Upon returning to Bangkok and resuming my life there, I saw that the dark alley containing the bars that I walk through after breakfast on my way to the Health Club has been mostly torn down. It was explained to me that it was done to make it better. I could not help but notice the section removed was the portion containing the bars catering to Africans and Burmese.
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One day the Thais celebrated the Prince’s birthday. Over the years, the much married royal seemed to be universally loathed. Rumors of the murder of his many mistresses and overall behavior abounded among the population of the country. But with the impending death of the much beloved King, the Prince’s birthday was a useful moment to rehabilitate him with a televised ceremony fit for a god which he did not attend but instead was represented by a 10 story photograph before which the great and near-great of the country sung his praises and lit an immense number of candles. In my apartment LM (now retired) lit a cantle and stood in front of the television reverently holding it in her hands for the entire hour-long ceremony.
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Dick arrived and HRM and I accompanied him to visit the aviary in the hotel that also encompasses the health club.
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And so my trip slowly cam to an end. A movie with HRM and LM (now retired), a delightful lunch with Gary, swimming almost every day, lots of naps and finally the struggle to pack and get to the airport.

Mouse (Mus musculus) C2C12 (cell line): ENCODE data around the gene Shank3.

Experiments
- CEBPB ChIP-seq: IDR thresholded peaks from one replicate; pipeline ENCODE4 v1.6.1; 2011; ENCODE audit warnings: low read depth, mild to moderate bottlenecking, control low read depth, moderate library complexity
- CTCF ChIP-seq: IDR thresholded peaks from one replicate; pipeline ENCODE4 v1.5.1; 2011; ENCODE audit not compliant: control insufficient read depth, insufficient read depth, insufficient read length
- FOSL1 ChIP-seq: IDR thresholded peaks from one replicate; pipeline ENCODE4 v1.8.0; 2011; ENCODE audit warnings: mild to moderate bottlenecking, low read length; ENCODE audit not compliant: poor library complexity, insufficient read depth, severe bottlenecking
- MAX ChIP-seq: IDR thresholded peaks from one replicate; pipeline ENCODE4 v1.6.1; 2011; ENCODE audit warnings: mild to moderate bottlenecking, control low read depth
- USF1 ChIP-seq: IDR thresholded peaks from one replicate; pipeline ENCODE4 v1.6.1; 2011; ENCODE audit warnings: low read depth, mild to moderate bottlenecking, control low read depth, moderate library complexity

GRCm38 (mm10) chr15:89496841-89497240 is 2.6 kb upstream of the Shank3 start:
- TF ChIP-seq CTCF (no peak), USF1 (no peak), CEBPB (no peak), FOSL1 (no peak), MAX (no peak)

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C. WHAT I THINK ABOUT WHEN I AM BORED:

I am a great supporter of gay marriage or marriage between members of the same sex even if they are not gay. I believe it is superior to so-called traditional marriage. Think about it. A woman and a man get married often because after a few days of passion they believe their affection will last forever and that this qualifies them to have and raise the next generation. What usually happens in short order, however, is they begin arguing over just about everything including how to raise the kids, while the kids usually have no idea why they are squabbling since most kids find their ordinary days just fine. In about 50% of the cases the loving parents divorce (or even worse not) and the kid grows fucked up anyway.